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Mercedes-Benz unveils its revamped G-Class


The all-new G-Class makes its public debut at the Detroit auto show in G550 form. Completely redeveloped and fitted with a 4.0-liter V8 biturbo gasoline engine offering 427ps and 450 lb-ft of torque at 2,000rpm to 4,750rpm, despite near-identical looks to its predecessor plenty has changed for the Mercedes-Benz SUV.

Ford’s F150 pickup gets its first diesel motor


Developed by the powertrain team behind the 6.7-liter Power Stroke engine for super duty trucks, the all-new 3.0-liter V6 Power Stroke unit promises 250ps, 440 lb-ft of torque, and an anticipated 5175kg of towing capacity.

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In light of Fisker's solid-state battery breakthrough and claims of a one minute charge time, will this electric vehicle technology development kick-start mass BEV uptake? 


Continental celebrates production of 8,888,888 Transmission Control Units in China

In China, Continental is recording steep production increases for transmission control units (TCU). Launched in Changchun in 1998, the company’s TCU production expanded significantly in 2008 with the opening of a new plant in Tianjin, near Beijing. In 2010, Continental celebrated the millionth TCU made in China. Only three-and-a-half years later, total volume has now climbed to nearly nine million units. The exact figure of 8,888,888 units was a special reason to celebrate in China, given the number eight’s status as a traditionally lucky number.

Continental's Tianjin location, operated by the Transmission Business Unit (part of the Powertrain Division), has become the largest plant anywhere in the world. The facility mainly produces T76 (for stepped automatic transmission) and DQ200 (for double clutch transmission) systems. "The TCUs are highly successful in China,” said Rudolf Stark, executive vice president of the Transmission Business Unit. “We laid the groundwork for this growth very early on and have invested a lot over the last few years. This also includes setting up an entire supplier network. The short supply chain and the high local vertical integration enable us to react quickly and flexibly to changes in the market."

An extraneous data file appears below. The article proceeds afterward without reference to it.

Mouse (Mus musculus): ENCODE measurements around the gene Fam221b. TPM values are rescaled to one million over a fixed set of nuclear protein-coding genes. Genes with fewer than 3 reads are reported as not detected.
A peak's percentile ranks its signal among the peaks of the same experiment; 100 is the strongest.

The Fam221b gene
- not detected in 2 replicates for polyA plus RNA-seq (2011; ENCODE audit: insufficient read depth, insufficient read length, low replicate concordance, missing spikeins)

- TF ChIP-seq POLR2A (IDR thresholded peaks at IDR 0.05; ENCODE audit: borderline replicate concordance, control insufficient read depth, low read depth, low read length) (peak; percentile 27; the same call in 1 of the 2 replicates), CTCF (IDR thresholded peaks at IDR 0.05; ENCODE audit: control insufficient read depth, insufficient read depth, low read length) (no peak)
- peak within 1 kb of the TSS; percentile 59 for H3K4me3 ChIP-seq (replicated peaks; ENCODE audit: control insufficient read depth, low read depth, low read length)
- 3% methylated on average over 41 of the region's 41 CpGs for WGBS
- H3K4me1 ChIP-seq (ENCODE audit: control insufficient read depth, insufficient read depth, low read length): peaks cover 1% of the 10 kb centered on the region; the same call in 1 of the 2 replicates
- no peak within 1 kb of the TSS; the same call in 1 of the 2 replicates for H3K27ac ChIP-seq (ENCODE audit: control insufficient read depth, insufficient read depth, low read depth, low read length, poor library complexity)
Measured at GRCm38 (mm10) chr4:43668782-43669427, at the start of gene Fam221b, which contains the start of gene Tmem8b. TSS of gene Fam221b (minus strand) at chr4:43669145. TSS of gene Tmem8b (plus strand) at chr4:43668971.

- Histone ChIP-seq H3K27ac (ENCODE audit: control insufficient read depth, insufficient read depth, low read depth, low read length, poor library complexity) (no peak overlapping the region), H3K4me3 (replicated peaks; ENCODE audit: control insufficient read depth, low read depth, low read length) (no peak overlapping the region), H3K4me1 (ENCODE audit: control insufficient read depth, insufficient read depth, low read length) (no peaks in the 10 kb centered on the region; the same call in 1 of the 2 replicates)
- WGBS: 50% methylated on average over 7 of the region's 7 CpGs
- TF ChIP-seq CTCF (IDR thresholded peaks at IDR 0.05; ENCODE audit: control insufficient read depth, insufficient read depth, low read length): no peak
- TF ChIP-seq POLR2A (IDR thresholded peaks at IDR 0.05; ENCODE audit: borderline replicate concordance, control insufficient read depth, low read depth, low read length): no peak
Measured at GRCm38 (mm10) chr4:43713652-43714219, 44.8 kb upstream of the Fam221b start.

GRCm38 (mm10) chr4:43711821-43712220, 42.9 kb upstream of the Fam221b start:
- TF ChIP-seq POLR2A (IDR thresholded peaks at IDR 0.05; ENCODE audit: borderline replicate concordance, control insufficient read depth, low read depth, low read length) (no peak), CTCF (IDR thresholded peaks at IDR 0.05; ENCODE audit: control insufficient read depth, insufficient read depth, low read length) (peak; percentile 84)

The trend towards automatic transmission, as already seen in Europe and America, is clearly making inroads in China as well. Chinese drivers don't often cover long distances on the freeway. Instead, they mainly drive in urban areas, where traffic is often stop-and-go, forcing them to switch back and forth between average and low speeds. Automatic transmission makes for easier, less stressful driving. And this trend looks set to increase in the future. Like many countries and regions around the world, China is also tightening its environmental laws and is likely to impose a CAFC (corporate average fuel consumption) of 5l/100km as of 2020. The only way to attain this value in many cases is to make greater use of hybrid drives. These, in turn, require automatic transmission.

28 May 2014


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